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Photo: Andrejs Strokins

The Structure of Knowledge and the Artist’s Choice 0

An interview with Danish multimedia artist Gitte Villesen

Laine Kristberga

Gitte Villesen (1965) is a Danish multimedia artist whose video installation “It Runs About Like Ants” (2014) can be viewed at the Office Gallery of the Latvian Centre for Contemporary Art untill 13 November.

The protagonist of the video installation is Skaidrīte – a Latvian woman living in the countryside who is locally known as a healer. The video installation is presented as an encounter with Skaidrīte during which she reveals her practices of folk medicine. Along the way, Skaidrīte also reveals her memories of the horrible events affecting her family during the war years of the 20th century. On the one hand, the work can be viewed as an ethnographically-curious study that focuses on a culture whose counterpart in Denmark is nearly extinct. On the other hand, it is an intuitively intelligent and intimate portrait of Skaidrīte, as skilfully presented by the artist.

Taking into account contemporary trends both in Latvian video art and cinematography, and drawing parallels with Ieva Epnere’s video installation “Zenta” (2004) and Ivars Zviedris’s film “Dokumentālists” (2013), the fact that a Danish artist has chosen to make a video with a Latvian woman at its centre seems intriguing. In addition, two more works will follow! Is it a characteristic feature of the times we are living in, or an individual artist’s choice – this is one among the many questions that a spectator could ask after watching “It Runs About Like Ants”.

As I understand, you were commissioned by the Latvian Centre for Contemporary Art to make this work. Was it part of Survival Kit?

Agnese Lūse made a video programme in 2010 with multicultural artists hailing from all over the world, but who were residing in Berlin at the time. My work about Gambia was part of this project. In this work, three women talk about their ideas on magic and beliefs, and on healing. After showing the work, Agnese commented that in Latvia, there are so many women practicing this so-called alternative medicine or healing, and who have knowledge of folk medicine. According to Agnese, it’s been a long tradition here. Afterwards, we agreed with Solvita [Krese] that I should come to Latvia and continue working on this subject. That is how the project started, and we scouted around the Latvian countryside, interviewing the women who practice folk medicine.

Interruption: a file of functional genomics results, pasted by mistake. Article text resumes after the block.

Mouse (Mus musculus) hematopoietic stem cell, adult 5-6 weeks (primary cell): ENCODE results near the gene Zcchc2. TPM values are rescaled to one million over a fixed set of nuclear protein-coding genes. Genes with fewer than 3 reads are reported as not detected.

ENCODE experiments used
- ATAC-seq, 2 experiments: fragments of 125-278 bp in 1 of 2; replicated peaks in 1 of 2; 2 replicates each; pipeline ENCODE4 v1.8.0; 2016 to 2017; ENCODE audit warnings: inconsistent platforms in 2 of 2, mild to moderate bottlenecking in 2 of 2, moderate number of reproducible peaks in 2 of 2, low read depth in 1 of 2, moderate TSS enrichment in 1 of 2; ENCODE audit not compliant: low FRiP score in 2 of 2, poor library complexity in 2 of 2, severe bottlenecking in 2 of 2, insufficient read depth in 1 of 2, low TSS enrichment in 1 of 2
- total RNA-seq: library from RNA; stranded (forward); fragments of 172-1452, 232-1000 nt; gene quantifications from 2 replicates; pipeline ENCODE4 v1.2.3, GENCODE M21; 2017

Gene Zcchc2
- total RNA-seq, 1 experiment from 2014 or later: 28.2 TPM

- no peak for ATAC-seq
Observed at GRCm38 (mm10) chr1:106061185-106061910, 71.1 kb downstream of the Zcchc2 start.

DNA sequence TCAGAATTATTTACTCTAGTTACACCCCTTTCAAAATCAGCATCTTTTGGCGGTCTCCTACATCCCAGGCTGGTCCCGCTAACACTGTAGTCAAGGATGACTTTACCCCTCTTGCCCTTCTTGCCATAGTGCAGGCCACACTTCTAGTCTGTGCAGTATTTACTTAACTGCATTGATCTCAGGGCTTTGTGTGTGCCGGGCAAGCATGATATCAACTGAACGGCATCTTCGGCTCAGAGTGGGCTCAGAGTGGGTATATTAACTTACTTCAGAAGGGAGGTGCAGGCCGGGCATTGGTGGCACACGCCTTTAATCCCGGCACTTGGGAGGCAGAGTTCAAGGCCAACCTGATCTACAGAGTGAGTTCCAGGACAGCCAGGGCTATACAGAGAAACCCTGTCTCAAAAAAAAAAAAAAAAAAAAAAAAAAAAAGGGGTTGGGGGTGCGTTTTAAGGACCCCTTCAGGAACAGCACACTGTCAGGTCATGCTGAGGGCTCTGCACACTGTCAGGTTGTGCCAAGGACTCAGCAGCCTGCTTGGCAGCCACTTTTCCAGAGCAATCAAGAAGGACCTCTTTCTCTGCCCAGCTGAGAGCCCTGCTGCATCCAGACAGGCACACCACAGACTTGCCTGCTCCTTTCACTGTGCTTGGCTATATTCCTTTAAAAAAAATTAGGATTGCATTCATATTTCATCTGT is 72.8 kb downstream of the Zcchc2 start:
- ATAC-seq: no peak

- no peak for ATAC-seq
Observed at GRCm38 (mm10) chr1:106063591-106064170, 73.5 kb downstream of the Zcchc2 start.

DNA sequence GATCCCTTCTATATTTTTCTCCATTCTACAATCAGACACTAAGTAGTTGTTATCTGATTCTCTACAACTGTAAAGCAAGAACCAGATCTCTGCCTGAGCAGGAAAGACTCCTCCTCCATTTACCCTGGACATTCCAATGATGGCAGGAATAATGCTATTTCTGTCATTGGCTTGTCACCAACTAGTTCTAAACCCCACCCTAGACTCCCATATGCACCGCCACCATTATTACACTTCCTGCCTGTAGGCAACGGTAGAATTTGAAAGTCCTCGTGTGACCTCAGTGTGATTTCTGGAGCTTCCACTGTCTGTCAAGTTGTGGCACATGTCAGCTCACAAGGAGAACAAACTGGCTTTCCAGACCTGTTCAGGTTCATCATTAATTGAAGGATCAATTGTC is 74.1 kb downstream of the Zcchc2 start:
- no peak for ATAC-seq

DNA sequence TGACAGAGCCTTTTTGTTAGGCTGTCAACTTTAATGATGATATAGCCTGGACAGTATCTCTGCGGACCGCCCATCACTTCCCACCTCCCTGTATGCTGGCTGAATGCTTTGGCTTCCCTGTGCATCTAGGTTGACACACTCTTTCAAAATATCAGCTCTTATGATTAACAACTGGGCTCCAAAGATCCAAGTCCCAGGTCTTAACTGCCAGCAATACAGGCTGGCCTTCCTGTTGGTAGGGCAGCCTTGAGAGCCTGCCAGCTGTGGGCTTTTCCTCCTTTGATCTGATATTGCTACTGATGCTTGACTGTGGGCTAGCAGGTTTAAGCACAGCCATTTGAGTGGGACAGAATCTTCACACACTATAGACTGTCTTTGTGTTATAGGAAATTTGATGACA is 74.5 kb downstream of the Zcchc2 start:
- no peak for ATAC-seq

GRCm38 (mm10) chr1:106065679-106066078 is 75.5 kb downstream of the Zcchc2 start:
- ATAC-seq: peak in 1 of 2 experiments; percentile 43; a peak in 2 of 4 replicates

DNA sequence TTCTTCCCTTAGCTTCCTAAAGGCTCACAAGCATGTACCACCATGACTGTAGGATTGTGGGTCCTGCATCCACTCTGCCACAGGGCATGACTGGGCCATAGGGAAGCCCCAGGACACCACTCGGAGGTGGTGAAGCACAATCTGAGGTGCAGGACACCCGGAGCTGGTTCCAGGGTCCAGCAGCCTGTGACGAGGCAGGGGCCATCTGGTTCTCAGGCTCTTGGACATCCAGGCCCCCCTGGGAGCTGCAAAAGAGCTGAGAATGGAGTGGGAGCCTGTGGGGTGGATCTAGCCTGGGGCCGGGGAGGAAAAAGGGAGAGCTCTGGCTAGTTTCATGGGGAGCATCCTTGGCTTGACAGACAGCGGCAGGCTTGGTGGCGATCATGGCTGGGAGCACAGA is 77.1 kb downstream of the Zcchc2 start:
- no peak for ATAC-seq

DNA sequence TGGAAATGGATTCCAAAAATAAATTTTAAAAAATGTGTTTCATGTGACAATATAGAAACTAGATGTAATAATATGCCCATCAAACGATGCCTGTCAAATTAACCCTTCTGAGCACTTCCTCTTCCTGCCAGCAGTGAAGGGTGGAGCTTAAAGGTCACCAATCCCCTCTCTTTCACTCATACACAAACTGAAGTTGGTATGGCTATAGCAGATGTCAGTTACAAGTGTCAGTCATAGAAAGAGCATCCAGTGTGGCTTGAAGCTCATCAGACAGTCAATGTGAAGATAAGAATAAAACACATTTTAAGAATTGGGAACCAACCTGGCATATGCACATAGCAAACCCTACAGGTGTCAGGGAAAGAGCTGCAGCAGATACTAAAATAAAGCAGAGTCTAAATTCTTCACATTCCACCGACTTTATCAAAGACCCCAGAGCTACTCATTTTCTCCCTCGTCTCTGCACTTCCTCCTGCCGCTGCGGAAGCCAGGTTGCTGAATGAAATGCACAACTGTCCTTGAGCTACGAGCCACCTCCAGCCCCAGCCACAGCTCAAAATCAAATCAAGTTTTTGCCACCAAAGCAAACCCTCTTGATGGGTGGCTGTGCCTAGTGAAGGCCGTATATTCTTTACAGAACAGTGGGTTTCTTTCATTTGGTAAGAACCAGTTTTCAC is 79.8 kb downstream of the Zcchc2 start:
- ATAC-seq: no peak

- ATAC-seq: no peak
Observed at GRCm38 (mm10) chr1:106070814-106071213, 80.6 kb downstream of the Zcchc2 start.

So, you did not know Skaidrīte – the protagonist of this work – particularly well?

No, Skaidrīte was one of the women that we were introduced to by Signe [Pucena], who runs the artists’ residency centre Serde, in Aizpute. Of course, I was quite dependent on being introduced to these women, so Agnese asked around and she contacted Signe. We first went to film Skaidrīte in 2011, and then we returned two years later.

The viewer can spot a difference between these two time periods in the work, too. In the first one, only Skaidrīte’s and the interviewer’s voice can be heard as a voice-over. There are long, static shots of nature. The spectator listens to the narrative in the background, but doesn’t see Skaidrīte’s portrait visually. However, after a span of two years, Skaidrīte is finally shown, as are the other women interviewing Skaidrīte.

You also mentioned that there were several women filmed in relation to the subject of healing, not just Skaidrīte. Will there be other works following this one?

It is super-interesting for me to continue with this project! The plan is to make videos with the two other women we filmed. First, I thought I would make a work with all three of them, as there are many issues that overlap, as well as many differences. But when I started to work on the project, I realised that there must be a separate work on Skaidrīte, and that I want to make one story around her, and so I will introduce the other two in two separate works. So, in the end, I think there will be three works; three separate stories, yet all are linked together.